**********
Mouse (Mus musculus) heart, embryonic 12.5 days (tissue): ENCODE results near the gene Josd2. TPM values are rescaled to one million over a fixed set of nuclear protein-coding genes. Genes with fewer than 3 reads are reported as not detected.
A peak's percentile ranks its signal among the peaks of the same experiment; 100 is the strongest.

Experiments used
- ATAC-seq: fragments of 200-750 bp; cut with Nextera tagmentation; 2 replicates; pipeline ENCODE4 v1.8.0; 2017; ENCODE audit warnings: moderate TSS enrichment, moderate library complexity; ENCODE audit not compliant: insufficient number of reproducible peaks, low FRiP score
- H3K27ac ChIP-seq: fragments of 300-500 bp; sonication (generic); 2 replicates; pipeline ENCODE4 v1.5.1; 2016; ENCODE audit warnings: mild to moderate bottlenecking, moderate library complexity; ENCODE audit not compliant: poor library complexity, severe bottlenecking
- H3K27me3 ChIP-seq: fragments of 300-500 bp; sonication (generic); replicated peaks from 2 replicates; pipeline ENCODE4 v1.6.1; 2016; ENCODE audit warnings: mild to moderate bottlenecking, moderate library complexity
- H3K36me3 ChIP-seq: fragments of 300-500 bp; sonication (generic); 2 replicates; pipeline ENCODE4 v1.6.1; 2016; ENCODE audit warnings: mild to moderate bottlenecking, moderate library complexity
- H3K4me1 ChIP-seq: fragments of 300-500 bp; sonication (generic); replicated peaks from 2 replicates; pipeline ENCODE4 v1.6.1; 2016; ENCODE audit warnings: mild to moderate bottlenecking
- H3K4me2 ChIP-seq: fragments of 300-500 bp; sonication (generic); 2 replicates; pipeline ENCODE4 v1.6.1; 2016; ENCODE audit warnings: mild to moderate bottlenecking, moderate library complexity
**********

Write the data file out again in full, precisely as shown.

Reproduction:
Mouse (Mus musculus) heart, embryonic 12.5 days (tissue): ENCODE results near the gene Josd2. TPM values are rescaled to one million over a fixed set of nuclear protein-coding genes. Genes with fewer than 3 reads are reported as not detected.
A peak's percentile ranks its signal among the peaks of the same experiment; 100 is the strongest.

Experiments used
- ATAC-seq: fragments of 200-750 bp; cut with Nextera tagmentation; 2 replicates; pipeline ENCODE4 v1.8.0; 2017; ENCODE audit warnings: moderate TSS enrichment, moderate library complexity; ENCODE audit not compliant: insufficient number of reproducible peaks, low FRiP score
- H3K27ac ChIP-seq: fragments of 300-500 bp; sonication (generic); 2 replicates; pipeline ENCODE4 v1.5.1; 2016; ENCODE audit warnings: mild to moderate bottlenecking, moderate library complexity; ENCODE audit not compliant: poor library complexity, severe bottlenecking
- H3K27me3 ChIP-seq: fragments of 300-500 bp; sonication (generic); replicated peaks from 2 replicates; pipeline ENCODE4 v1.6.1; 2016; ENCODE audit warnings: mild to moderate bottlenecking, moderate library complexity
- H3K36me3 ChIP-seq: fragments of 300-500 bp; sonication (generic); 2 replicates; pipeline ENCODE4 v1.6.1; 2016; ENCODE audit warnings: mild to moderate bottlenecking, moderate library complexity
- H3K4me1 ChIP-seq: fragments of 300-500 bp; sonication (generic); replicated peaks from 2 replicates; pipeline ENCODE4 v1.6.1; 2016; ENCODE audit warnings: mild to moderate bottlenecking
- H3K4me2 ChIP-seq: fragments of 300-500 bp; sonication (generic); 2 replicates; pipeline ENCODE4 v1.6.1; 2016; ENCODE audit warnings: mild to moderate bottlenecking, moderate library complexity